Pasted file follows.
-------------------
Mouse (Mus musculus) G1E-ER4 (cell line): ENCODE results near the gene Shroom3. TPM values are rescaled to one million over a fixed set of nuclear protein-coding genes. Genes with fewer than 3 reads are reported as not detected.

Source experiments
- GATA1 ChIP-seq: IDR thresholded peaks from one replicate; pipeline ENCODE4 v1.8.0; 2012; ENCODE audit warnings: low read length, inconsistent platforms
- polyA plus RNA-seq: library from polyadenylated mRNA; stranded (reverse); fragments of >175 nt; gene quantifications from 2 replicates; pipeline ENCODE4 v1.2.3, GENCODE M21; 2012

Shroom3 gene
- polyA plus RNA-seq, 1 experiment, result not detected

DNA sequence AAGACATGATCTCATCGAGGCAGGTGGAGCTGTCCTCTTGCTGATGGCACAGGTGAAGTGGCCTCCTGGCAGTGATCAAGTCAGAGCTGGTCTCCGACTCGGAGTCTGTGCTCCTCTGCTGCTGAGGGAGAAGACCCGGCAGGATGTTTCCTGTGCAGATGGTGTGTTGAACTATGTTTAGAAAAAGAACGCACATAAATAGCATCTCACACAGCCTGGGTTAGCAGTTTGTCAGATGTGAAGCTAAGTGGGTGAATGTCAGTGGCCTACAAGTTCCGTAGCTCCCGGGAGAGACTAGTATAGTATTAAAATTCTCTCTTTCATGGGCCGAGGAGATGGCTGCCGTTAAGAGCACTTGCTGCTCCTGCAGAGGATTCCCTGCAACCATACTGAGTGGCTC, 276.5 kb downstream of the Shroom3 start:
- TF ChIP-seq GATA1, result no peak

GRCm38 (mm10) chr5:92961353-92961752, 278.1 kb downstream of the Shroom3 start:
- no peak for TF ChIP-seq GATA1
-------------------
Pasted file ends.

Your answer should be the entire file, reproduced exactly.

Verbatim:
Mouse (Mus musculus) G1E-ER4 (cell line): ENCODE results near the gene Shroom3. TPM values are rescaled to one million over a fixed set of nuclear protein-coding genes. Genes with fewer than 3 reads are reported as not detected.

Source experiments
- GATA1 ChIP-seq: IDR thresholded peaks from one replicate; pipeline ENCODE4 v1.8.0; 2012; ENCODE audit warnings: low read length, inconsistent platforms
- polyA plus RNA-seq: library from polyadenylated mRNA; stranded (reverse); fragments of >175 nt; gene quantifications from 2 replicates; pipeline ENCODE4 v1.2.3, GENCODE M21; 2012

Shroom3 gene
- polyA plus RNA-seq, 1 experiment, result not detected

DNA sequence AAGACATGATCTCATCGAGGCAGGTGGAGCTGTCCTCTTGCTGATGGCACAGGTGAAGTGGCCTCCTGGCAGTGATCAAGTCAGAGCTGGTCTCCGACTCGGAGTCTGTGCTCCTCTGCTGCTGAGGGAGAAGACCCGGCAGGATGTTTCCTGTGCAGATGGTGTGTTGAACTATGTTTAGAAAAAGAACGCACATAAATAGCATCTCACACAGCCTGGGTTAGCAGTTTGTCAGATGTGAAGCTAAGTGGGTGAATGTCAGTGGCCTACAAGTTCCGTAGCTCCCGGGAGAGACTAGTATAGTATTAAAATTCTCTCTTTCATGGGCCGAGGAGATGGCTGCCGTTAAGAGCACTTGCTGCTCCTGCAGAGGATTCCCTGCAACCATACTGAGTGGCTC, 276.5 kb downstream of the Shroom3 start:
- TF ChIP-seq GATA1, result no peak

GRCm38 (mm10) chr5:92961353-92961752, 278.1 kb downstream of the Shroom3 start:
- no peak for TF ChIP-seq GATA1